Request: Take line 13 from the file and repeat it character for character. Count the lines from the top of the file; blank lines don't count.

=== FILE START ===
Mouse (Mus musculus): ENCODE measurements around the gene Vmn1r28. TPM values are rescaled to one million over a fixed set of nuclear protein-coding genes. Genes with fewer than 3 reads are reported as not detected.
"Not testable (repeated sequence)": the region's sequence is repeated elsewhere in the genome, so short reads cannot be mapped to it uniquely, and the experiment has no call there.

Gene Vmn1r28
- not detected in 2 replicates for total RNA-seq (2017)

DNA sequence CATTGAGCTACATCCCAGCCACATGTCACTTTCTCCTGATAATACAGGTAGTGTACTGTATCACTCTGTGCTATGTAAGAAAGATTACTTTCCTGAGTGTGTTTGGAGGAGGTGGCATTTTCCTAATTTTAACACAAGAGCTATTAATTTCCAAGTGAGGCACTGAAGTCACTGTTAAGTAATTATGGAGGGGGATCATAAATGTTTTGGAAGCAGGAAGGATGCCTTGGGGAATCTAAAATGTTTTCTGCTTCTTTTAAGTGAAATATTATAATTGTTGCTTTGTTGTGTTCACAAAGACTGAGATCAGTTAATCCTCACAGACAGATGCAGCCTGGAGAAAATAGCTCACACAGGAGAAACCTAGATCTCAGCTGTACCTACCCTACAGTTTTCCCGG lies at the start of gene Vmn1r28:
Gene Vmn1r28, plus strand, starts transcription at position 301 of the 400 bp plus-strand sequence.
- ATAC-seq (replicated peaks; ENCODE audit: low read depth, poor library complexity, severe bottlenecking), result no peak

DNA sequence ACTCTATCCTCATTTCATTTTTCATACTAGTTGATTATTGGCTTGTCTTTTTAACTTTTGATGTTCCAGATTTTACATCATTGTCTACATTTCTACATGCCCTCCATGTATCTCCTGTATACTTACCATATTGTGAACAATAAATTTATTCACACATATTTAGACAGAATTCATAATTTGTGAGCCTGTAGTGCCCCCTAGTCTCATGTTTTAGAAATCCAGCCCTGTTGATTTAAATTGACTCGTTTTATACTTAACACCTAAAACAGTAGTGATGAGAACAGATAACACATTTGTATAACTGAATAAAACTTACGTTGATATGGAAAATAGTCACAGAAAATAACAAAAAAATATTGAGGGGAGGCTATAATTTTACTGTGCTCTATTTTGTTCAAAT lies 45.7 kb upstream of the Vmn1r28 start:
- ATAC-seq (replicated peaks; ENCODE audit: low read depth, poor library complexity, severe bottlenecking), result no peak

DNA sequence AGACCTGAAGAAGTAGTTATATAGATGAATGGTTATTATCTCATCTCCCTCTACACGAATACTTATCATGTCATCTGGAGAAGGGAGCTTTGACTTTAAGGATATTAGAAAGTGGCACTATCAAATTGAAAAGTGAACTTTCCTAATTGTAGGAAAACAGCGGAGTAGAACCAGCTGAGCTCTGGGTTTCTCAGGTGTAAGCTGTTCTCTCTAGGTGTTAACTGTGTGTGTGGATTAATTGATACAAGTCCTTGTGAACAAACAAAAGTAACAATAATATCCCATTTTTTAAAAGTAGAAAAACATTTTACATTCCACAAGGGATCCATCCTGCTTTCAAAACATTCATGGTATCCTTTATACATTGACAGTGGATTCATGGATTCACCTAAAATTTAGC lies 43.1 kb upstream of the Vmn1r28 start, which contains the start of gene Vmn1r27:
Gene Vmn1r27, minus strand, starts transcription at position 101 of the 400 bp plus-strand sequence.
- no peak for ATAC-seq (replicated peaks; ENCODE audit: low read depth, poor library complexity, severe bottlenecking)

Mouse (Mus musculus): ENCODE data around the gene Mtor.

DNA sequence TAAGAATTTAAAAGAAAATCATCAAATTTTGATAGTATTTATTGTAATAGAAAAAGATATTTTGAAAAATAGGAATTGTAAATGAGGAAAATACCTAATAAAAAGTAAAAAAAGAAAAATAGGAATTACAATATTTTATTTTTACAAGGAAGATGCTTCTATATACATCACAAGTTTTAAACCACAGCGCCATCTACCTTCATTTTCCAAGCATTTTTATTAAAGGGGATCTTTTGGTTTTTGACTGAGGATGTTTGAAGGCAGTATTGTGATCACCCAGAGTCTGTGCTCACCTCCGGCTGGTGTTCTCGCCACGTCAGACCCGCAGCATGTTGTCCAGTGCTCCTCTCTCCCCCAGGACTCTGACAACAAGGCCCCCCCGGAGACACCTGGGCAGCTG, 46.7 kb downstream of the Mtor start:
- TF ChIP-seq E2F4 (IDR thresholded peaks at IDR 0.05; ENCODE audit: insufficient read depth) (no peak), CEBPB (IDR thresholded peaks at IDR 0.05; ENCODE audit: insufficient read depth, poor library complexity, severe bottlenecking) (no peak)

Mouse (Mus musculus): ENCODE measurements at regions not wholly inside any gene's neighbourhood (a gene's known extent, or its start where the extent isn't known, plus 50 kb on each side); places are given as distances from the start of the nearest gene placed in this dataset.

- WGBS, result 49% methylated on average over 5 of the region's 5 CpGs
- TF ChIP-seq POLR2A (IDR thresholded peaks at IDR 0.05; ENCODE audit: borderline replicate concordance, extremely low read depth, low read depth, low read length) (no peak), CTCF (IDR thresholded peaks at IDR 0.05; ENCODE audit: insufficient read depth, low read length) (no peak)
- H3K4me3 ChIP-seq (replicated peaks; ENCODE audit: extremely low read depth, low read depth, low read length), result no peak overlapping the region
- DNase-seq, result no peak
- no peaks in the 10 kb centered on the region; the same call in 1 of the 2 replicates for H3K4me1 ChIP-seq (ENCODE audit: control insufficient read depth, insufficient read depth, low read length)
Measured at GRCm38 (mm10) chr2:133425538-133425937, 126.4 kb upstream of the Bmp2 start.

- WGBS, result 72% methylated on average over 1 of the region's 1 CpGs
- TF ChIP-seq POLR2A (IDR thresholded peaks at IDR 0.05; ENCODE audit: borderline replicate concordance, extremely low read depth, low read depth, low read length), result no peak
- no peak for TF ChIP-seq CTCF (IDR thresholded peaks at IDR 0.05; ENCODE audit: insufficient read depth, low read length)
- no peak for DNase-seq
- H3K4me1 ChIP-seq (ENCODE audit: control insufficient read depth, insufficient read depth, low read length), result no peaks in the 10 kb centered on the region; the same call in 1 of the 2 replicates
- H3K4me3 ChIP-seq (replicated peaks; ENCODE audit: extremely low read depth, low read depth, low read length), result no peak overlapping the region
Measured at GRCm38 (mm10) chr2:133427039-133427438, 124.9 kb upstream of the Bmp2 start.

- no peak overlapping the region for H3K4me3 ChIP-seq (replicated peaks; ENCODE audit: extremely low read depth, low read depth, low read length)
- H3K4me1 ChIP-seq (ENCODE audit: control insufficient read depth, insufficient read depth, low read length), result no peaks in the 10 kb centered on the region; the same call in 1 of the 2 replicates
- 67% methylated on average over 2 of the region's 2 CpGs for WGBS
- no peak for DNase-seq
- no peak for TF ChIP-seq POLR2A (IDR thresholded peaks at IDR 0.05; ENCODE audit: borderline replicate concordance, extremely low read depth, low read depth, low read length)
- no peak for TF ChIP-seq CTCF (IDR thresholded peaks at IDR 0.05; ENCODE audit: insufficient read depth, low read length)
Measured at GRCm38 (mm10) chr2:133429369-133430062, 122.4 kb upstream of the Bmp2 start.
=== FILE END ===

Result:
Mouse (Mus musculus): ENCODE data around the gene Mtor.